The Germans developed the giant bombers toward the end of the war, the Gothas, Staaken, and other planes, but they did not pursue systematic bombing at this time. Between the two wars, the development of air power was minimal (Jablonski xiii).
In 1933, Herman Goering was appointed to the position of National Commissioner of Aviation. He had been a successful fighter pilot during World War I, and he now had as his goal the establishment of an independent air force. In May of 1933, the Reichs Minister of Defense announced that Paul von Hindenburg, President of the Reich, had authorized the establishment of an Air Ministry under the National Defense Ministry. Goering realized the significance of a strong and independent air force in any future war and set about assuring that such a unit was created. The Reichs Air Ministry now assumed the functions of a Luftwaffe High Command, and those selected from army and navy units to oversee this new group had to create the Luftwaffe from the ground up, a challenge none had ever faced in peacetime (Faber 10).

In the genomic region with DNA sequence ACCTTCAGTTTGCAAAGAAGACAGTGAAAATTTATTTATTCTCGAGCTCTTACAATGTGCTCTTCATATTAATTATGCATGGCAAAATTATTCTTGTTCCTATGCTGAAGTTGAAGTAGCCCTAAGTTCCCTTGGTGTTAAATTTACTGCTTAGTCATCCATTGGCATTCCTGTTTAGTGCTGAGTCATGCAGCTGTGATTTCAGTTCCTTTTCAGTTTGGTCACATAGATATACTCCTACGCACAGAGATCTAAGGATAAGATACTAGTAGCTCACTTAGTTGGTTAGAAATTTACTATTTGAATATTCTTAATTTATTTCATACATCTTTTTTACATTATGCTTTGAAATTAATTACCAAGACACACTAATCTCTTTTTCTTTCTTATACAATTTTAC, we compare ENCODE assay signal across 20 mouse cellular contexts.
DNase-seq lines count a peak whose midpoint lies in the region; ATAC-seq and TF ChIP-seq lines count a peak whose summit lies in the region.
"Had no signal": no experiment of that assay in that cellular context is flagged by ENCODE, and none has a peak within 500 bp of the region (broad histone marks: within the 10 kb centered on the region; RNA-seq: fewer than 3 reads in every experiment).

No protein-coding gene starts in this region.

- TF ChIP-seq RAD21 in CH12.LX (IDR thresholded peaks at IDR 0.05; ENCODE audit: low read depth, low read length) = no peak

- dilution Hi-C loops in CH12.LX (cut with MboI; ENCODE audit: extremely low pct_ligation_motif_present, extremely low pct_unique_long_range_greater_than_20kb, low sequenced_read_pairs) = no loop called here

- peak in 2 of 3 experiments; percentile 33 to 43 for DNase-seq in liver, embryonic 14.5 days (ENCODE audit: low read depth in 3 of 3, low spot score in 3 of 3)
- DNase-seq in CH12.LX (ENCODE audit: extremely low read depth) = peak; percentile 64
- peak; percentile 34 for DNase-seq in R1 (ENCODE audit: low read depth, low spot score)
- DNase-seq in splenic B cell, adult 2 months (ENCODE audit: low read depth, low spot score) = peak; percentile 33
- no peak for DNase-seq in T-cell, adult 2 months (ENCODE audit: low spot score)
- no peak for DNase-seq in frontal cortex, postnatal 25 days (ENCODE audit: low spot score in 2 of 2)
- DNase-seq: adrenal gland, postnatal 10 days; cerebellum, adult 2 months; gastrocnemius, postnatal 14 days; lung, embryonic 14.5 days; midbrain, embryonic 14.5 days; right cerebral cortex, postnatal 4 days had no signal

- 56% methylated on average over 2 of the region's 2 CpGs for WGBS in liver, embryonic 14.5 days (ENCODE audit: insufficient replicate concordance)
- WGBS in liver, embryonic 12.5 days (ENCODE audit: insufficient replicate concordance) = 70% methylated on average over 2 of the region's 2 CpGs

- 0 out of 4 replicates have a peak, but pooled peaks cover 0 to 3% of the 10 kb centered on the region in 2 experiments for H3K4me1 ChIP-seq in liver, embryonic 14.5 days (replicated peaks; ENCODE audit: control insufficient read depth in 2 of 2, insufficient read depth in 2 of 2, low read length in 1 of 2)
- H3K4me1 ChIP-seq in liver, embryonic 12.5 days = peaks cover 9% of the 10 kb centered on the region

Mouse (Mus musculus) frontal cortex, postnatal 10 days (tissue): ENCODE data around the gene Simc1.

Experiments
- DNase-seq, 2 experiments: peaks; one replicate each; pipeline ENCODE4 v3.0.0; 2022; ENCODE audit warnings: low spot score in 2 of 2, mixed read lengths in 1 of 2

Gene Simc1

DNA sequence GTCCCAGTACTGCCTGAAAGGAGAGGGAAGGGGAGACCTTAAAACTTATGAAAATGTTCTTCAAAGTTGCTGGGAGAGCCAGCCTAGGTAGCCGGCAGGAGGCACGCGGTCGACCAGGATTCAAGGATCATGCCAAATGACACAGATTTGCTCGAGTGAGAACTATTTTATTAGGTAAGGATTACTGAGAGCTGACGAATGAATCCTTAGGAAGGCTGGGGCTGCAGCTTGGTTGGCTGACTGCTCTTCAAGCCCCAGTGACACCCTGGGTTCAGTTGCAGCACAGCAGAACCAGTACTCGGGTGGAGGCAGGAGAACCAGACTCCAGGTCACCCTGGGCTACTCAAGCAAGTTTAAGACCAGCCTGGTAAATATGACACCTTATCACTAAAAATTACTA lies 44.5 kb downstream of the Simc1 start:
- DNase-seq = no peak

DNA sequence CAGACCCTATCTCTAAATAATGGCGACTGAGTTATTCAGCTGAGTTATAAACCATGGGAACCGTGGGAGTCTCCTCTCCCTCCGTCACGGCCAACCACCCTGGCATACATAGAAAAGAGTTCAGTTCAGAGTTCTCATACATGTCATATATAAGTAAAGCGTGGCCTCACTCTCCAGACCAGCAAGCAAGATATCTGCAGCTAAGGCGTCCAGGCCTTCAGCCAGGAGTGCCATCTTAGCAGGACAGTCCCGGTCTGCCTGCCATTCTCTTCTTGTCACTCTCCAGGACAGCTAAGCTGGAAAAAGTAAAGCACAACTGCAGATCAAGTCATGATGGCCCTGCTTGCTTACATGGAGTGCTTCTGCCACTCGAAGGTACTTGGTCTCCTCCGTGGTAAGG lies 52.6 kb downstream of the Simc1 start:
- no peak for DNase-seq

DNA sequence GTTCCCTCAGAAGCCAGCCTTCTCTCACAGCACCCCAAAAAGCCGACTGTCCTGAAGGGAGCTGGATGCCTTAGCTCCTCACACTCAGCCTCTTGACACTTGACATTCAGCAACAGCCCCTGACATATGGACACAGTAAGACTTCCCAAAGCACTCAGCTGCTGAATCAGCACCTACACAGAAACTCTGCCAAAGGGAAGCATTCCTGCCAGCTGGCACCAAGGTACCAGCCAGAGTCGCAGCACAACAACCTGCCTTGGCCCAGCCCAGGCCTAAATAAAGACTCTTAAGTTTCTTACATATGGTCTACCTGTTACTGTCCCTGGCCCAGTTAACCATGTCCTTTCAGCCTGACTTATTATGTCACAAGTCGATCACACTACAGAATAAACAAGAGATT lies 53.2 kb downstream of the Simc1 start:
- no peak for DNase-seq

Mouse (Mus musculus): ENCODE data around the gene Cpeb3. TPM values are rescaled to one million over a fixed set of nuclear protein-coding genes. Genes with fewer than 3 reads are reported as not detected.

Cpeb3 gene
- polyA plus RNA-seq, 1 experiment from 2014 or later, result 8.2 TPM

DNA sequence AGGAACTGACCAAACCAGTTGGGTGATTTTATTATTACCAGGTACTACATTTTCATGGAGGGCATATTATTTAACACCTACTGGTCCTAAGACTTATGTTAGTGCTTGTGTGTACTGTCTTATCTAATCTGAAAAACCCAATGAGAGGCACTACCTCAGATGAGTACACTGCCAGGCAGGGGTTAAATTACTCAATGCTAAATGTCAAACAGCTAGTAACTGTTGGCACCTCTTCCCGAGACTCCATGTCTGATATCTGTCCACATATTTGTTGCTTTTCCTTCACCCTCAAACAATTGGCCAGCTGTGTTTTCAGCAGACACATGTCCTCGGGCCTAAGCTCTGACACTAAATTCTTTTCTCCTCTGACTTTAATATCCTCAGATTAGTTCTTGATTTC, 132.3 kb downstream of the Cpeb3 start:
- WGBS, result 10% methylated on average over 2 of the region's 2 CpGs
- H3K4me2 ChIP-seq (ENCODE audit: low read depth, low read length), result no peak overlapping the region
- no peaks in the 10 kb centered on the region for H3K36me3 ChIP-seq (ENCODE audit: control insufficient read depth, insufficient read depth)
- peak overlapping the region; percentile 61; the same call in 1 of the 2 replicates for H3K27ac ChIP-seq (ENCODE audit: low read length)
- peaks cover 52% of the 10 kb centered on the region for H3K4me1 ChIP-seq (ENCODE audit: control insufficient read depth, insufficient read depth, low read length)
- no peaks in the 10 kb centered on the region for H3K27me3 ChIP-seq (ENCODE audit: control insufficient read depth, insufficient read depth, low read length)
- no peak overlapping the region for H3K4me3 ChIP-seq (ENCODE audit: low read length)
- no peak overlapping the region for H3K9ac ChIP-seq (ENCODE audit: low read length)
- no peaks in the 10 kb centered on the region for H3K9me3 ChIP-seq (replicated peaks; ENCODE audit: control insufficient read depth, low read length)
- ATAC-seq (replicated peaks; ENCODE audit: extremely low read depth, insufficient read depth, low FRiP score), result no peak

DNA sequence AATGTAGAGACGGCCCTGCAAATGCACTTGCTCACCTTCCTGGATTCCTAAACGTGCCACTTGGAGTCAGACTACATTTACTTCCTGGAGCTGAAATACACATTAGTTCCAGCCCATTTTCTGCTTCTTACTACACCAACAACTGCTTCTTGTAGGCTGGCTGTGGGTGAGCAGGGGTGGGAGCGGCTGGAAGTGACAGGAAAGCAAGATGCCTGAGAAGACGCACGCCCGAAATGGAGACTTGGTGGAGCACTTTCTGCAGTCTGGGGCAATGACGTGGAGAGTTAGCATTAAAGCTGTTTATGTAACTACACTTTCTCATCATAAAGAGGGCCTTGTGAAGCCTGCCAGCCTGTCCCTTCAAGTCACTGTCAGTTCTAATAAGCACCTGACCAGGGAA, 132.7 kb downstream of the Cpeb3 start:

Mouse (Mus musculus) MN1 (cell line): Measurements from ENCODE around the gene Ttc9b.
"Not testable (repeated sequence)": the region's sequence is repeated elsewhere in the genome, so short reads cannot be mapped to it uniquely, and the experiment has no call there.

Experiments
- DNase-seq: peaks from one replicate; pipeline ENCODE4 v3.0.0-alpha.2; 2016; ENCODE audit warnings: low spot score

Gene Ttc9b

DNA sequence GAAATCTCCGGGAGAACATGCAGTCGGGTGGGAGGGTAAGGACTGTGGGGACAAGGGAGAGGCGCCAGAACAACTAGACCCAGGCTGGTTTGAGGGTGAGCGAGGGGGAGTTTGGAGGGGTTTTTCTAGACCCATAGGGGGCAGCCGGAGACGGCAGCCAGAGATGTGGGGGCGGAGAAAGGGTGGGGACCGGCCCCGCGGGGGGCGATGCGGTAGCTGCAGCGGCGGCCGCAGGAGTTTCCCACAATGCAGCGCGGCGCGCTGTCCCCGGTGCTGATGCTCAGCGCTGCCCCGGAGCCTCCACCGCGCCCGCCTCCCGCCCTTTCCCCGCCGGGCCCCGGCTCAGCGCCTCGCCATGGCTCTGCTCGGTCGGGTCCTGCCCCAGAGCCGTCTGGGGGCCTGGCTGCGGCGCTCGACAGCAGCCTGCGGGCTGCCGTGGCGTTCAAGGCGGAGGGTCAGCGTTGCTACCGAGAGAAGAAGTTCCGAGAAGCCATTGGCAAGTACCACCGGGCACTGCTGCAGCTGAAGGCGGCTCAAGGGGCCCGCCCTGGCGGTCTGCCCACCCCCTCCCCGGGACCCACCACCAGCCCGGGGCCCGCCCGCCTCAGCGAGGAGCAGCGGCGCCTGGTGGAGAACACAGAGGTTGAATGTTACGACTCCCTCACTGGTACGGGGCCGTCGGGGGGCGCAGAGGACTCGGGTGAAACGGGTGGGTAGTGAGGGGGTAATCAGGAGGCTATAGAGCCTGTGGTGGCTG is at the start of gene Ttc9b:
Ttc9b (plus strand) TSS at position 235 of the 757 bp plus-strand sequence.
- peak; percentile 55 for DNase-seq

The Germans faced considerable difficulties in the creation of an air capability. No German air force had survived from the Great War except as a camouflaged planning stage within the army. In addition, the capacity for civil aircraft production was inadequate for military purposes. The success of the effort is apparent in the fact that within six years, the Luftwaffe was ready to g